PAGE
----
The subcommittee proposes the following ten year plan:
- The city would stay the course on the previously approved City Council goal of improving pavement conditions for both roads and bike paths.
- A $31 million funding gap to achieve this goal would be addressed by (a) taking into account new monies that are already going towards pavement rehabilitation efforts, (b) investing additional General Fund monies for this purpose after the current recession is over, (c) directing a modest share of uncommitted special funds to road and bike path pavement rehabilitation projects and (d) doing the same with community enhancement funds generated by development projects.
- City tax rates would not be increased. However, some additional revenues generated from economic development efforts would be directed to road and bike path repair.
- No currently budgeted program or infrastructure project would lose funding because of the adoption of this plan. The ramp-up of road and bike path rehabilitation work would still allow other important transportation infrastructure and repair projects to proceed, although this reprioritization of funding could slow the funding of new programs or projects.
The subcommittee notes: “We propose a balanced approach that ensures that significant new resources would remain available in the future for new high-priority transportation improvements such as improved Safe Routes to School for bicyclists and pedestrians as well as for repairs of the other types of transportation infrastructure like traffic lights.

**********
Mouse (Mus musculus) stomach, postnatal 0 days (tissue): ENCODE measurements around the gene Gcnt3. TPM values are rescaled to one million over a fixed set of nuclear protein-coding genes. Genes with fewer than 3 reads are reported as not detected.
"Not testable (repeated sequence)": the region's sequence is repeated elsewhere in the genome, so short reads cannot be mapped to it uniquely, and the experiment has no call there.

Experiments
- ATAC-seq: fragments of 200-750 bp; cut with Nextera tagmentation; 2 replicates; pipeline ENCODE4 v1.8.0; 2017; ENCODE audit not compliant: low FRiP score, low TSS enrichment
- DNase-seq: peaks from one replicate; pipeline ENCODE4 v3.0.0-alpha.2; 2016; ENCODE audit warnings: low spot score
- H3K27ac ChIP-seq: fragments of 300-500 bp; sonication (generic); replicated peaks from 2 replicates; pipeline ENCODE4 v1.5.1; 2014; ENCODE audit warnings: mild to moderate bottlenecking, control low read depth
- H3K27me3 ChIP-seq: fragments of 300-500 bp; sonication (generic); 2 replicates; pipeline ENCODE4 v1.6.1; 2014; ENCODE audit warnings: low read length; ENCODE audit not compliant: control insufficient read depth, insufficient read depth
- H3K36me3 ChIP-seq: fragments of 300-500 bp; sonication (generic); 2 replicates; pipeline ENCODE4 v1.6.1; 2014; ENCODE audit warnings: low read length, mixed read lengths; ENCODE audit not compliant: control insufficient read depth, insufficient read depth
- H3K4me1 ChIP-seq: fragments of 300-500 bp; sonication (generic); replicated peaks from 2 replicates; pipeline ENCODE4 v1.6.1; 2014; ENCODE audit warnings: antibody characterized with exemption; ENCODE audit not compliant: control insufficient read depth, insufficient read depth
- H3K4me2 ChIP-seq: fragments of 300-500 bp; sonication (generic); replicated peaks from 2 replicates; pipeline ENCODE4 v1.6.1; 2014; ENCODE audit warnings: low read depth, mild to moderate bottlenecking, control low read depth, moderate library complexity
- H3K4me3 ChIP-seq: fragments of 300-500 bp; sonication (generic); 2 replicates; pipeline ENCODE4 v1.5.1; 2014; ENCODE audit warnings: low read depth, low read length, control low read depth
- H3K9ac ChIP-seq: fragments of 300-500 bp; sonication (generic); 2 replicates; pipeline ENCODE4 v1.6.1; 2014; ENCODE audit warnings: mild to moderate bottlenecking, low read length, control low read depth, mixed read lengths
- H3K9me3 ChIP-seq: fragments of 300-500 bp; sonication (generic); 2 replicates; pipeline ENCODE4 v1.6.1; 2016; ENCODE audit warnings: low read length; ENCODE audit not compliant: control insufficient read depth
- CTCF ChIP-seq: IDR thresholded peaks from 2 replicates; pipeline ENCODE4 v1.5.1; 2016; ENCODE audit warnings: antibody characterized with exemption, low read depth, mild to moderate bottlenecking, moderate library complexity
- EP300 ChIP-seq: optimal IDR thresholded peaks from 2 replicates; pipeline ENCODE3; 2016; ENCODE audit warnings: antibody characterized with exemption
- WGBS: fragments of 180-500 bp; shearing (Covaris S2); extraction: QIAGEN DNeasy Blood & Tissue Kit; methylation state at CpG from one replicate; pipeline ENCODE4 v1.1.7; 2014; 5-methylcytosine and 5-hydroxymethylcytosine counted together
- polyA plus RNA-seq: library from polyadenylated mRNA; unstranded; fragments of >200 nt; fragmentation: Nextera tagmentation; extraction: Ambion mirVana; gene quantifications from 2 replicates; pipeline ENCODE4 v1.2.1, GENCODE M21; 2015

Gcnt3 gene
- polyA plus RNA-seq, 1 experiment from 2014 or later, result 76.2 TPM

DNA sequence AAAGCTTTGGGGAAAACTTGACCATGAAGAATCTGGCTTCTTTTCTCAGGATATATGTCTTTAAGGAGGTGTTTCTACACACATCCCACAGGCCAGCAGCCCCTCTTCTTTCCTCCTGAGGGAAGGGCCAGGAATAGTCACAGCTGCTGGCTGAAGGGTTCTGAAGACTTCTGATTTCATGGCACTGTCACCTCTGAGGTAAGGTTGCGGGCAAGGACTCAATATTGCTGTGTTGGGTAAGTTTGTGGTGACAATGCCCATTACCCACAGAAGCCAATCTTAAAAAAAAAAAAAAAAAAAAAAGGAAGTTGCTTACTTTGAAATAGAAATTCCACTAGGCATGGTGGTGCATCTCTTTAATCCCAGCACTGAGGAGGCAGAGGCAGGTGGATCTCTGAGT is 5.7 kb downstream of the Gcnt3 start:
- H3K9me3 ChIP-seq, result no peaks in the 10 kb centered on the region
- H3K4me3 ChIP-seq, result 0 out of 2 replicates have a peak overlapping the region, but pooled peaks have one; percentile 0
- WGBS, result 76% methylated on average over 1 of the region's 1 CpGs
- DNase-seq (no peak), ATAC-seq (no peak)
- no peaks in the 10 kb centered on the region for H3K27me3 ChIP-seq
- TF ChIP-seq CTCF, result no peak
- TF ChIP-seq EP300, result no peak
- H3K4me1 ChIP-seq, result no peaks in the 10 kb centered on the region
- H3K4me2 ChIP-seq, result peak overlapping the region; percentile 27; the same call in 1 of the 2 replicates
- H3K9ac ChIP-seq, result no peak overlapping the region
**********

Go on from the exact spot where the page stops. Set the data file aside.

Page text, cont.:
“Given the concern expressed by the City Council in January that the City of Davis now has the worst roads in the region, we believe the choice to invest more heavily in its critical transportation infrastructure is reasonable and necessary.”
The subcommittee notes that this will allow the council to retain the goal of improving the current PCI to 63. The NCE report recommended that this goal be changed to “seek to maintain the current pavement condition of 59 instead of seeking an improvement at this time.”
The Pavement Subcommittee recommends instead that “the council maintain its current commitment to improving the condition of both street and bike path infrastructure, and to keep the same targets it previously adopted.”
They believe they can do this while lowering the projected $118 million in costs to $82 million.
They make one more revision, “We recommend one further adjustment that modestly increases the cost of the proposed ten-year plan to $84 million – an assumption that Portland concrete cement would be used on a targeted basis for specific bike path routes where reconstruction with such building materials would be particularly beneficial.”
The NCE model assumes no use of Portland concrete cement because “its high cost would result in the completion of very few projects, create a large backlog of bike path rehabilitation projects, and dramatically drive up the eventual costs of completing that backlogged work.”
However, based on this revision, the subcommittee “recognized that projects to renovate particular bike path routes – for example, those prone to disruption by tree roots or drainage issues – might be good candidates for Portland concrete cement.”
—David M. Greenwald reporting